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Legendary porn palace the O'Farrell Theatre closes after 51 years

Photo: BlackAsker/Wikimedia
By Jay Barmann - Published on November 03, 2020.

The Tenderloin's infamous O'Farrell Theatre closed last month without fanfare, and whether you believe in the freedom of speech when it comes to pornography and adult performers or not, you should know that this place was one of a few in San Francisco that started it all. (And it's also managed to live in infamy due to a few very public incidents, not the least of which was a 1991 murder in which one of the co-founding brothers shot the other one.)

The demise of the notorious strip club joins a parade of stories across the city in which legacy businesses that were already hobbling along financially were done in by the pandemic.

"We had known about the end for three years now," says longtime staff DJ Ben “Dewey” Herndon, speaking to SFGate. "COVID was just insult to injury. We were hoping to at least get a couple more years in."

The O'Farrell Theatre opened as an adult movie house in 1969, part of a wave of conversions of old single-screen movie theaters around the city falling on hard times and converting to adult theaters. Brothers James and Artie Mitchell, then in their 20s, set about becoming pioneers in a national legal battle over obscenity, reportedly taking part in some 200 lawsuits that came to define pornography as an innocuous — if distasteful to some — part of modern life. 

One of their peers in town, Alex de Renzy, made the 1970 documentary film that set San Francisco down the path to becoming the porn capital of the United States. Titled Pornography in Denmark, the film was ostensibly an objective look at an adult film convention in Europe, where obscenity laws had not prevented a new and titillating film business from getting off the ground. The film was the first to be screened in the United States showing vaginal penetration — under the auspices of being on the set of an adult film being shot in Denmark. And because it had "social value" under the guise of a documentary, the film passed legal muster — though it ended up being shown in adult movie houses like the Mitchell Brothers'.

The Mitchell brothers made their own adult film two years later titled Behind the Green Door, which became an early classic of the genre, starring a then-20-year-old Marilyn Chambers. Made on a budget of $60,000, it became the second-highest-grossing X-rated film of all time, making $50 million — and vaulting the Mitchell Brothers into the upper echelons of the nascent adult-film industry. With that money they spruced up the O'Farrell Theatre, added rooms for lap-dances and live shows, and made it a mecca for voyeurs and porn tourists — not unlike the Condor Club in North Beach was made famous in the same era for breaking down laws that ultimately allowed dancer Carol Doda to perform topless, and then bottomless, for a generation of male admirers. The O'Farrell Theatre would soon become, as Hunter S. Thompson dubbed it, "the Carnegie Hall of sex in America."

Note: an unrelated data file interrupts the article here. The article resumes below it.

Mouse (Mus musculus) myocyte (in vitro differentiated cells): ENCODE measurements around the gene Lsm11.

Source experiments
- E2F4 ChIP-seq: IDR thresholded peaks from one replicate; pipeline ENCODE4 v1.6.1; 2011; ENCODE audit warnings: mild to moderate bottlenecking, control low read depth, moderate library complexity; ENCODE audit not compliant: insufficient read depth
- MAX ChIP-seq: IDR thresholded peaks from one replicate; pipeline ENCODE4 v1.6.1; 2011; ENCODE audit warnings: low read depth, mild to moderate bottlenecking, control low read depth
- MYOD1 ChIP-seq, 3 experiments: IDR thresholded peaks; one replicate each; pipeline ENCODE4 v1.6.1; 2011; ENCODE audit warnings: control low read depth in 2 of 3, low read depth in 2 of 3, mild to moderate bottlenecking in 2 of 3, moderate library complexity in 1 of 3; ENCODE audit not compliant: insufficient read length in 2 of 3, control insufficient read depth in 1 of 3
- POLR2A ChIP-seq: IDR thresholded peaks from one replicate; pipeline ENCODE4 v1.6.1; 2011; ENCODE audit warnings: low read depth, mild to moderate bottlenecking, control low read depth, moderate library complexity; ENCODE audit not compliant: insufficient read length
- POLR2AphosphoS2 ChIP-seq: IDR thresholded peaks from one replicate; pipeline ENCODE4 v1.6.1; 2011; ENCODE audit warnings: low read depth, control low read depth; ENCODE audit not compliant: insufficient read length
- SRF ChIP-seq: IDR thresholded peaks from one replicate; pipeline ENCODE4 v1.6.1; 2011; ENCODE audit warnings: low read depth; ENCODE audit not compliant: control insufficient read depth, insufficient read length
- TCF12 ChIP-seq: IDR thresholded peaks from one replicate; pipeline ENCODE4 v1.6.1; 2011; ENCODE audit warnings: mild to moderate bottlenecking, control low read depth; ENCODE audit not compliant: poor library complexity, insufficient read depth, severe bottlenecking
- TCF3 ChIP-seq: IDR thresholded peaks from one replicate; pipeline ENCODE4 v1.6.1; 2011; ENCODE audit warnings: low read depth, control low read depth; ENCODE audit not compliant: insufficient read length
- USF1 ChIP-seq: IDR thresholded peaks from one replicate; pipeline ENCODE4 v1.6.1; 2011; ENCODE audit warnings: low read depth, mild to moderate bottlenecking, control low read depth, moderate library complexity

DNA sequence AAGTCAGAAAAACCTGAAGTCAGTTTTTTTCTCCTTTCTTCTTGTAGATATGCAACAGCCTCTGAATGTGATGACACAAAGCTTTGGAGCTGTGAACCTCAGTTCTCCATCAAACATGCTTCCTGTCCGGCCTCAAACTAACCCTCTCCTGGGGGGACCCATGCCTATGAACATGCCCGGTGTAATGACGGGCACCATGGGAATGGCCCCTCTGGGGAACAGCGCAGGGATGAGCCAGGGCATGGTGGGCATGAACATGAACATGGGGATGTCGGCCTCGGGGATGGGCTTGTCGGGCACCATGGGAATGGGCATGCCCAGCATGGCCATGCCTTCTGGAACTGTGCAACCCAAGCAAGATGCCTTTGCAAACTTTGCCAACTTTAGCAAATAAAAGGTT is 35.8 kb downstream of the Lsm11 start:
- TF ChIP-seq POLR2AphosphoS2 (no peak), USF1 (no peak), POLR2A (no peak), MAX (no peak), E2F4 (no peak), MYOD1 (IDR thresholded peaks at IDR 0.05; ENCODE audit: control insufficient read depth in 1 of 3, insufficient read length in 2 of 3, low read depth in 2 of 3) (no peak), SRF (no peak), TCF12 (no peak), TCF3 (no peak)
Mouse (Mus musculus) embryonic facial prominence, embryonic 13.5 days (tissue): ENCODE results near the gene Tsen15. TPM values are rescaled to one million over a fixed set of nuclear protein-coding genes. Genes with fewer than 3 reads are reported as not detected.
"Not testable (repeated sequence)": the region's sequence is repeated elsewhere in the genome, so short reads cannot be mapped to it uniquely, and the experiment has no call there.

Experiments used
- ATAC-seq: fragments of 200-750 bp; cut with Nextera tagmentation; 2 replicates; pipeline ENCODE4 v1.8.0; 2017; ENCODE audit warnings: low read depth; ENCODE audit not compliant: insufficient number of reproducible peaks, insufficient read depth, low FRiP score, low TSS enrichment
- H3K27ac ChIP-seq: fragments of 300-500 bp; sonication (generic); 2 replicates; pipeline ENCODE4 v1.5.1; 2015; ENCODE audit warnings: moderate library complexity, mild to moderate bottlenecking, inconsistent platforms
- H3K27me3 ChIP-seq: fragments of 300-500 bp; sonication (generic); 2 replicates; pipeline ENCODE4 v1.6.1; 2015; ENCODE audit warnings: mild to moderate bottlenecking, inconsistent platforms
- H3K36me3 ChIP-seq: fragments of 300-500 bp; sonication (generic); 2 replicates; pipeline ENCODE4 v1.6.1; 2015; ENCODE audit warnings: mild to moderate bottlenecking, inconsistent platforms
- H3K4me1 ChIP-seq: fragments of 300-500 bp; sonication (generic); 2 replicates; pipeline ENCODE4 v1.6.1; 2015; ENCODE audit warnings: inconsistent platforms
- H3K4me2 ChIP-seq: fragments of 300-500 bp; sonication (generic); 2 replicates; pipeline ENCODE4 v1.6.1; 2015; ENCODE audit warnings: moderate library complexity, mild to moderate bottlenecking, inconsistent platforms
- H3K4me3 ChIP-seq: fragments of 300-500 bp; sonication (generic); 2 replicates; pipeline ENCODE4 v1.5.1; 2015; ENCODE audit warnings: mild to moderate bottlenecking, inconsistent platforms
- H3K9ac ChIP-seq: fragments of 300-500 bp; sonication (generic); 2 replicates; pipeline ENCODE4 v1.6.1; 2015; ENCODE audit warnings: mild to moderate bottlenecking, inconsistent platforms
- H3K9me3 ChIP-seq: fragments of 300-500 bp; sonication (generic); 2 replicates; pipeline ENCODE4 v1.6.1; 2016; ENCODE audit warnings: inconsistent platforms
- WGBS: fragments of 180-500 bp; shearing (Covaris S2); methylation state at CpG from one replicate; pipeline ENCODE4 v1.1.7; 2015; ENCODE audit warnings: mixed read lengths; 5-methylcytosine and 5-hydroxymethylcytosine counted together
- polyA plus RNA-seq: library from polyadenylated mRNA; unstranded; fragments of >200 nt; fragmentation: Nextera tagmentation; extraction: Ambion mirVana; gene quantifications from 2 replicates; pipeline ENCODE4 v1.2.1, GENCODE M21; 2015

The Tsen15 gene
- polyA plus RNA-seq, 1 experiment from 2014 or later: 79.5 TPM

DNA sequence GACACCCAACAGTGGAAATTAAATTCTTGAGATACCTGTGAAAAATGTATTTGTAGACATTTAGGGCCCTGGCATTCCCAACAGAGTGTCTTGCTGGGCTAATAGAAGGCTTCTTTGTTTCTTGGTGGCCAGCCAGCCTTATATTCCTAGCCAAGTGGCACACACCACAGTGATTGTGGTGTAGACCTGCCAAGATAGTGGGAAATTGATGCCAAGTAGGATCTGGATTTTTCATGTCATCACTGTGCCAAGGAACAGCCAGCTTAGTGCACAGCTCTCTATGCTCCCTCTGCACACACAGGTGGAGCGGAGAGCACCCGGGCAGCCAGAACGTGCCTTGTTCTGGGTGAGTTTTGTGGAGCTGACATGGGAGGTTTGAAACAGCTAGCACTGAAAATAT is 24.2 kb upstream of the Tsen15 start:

The original, neon- and bulb-filled sign was rumored to cost $10,000 a month to power. | Photo via Yelp

Their success also led to an empire of 11 porn palaces under the Mitchell Brothers' name, including two in Southern California.

But the Mitchell Brothers' battles with the city of San Francisco went on for over a decade. Before joining the Board of Supervisors, Dianne Feinstein launched her political career as a pearl-clutching Presidio Heights housewife who campaigned against the spread of adult movie houses around the city. After years of dealing with her activism and attempts to shut them down — including a 1980 raid under her tenure as mayor in which 14 patrons and staff members were arrested on prostitution charges — the Mitchell Brothers famously fought back in court and then posted Feinstein's personal phone number on their marquee with the message "For a good time, call ..."

Over the years, many more strip clubs joined the O'Farrell around the neighborhood, on Market Street, and over in North Beach. As the 2011 short film The Smut Capital of America explained, this heyday of the early 1970s was very much unique to San Francisco and the Tenderloin, though other cities around the country would soon gain their own red-light districts.

After Artie Mitchell's reported cocaine abuse led to erratic behavior that impacted the business, Jim Mitchell took a gun to Artie's Corte Madera home and fatally shot him in 1991. In an obituary after Jim's death in 2007, the LA Times explains that this was when the brothers' "empire came crashing down." After spending three years in San Quentin for voluntary manslaughter, and after settling wrongful death lawsuits with several of Artie's children, Jim Mitchell lived out his days on a horse ranch in Petaluma.

In 2000, brothers Charlie Sheen and Emilio Estevez starred as Artie and Jim Mitchell in the Showtime biopic Rated X.

The theater was put up for sale in 2018, but it seems like no buyer ever emerged. As Curbed reported at the time, Jim's daughter Meta had been managing the club in recent years.

Now, as SFGate reports, the dancers and DJs that still called the O'Farrell Theatre home are, like so many other performers in San Francisco, out of work in this pandemic. And this landmark of porn and pole-dancing is going the way of thousands of businesses across the country.

DJ and manager Ryan “Francais” French says it's been like "losing a home."

"It was like the sick man that we were all expecting to see go," he says to SFGate. "We wished we all could have been there working rather than staying at home due to COVID."

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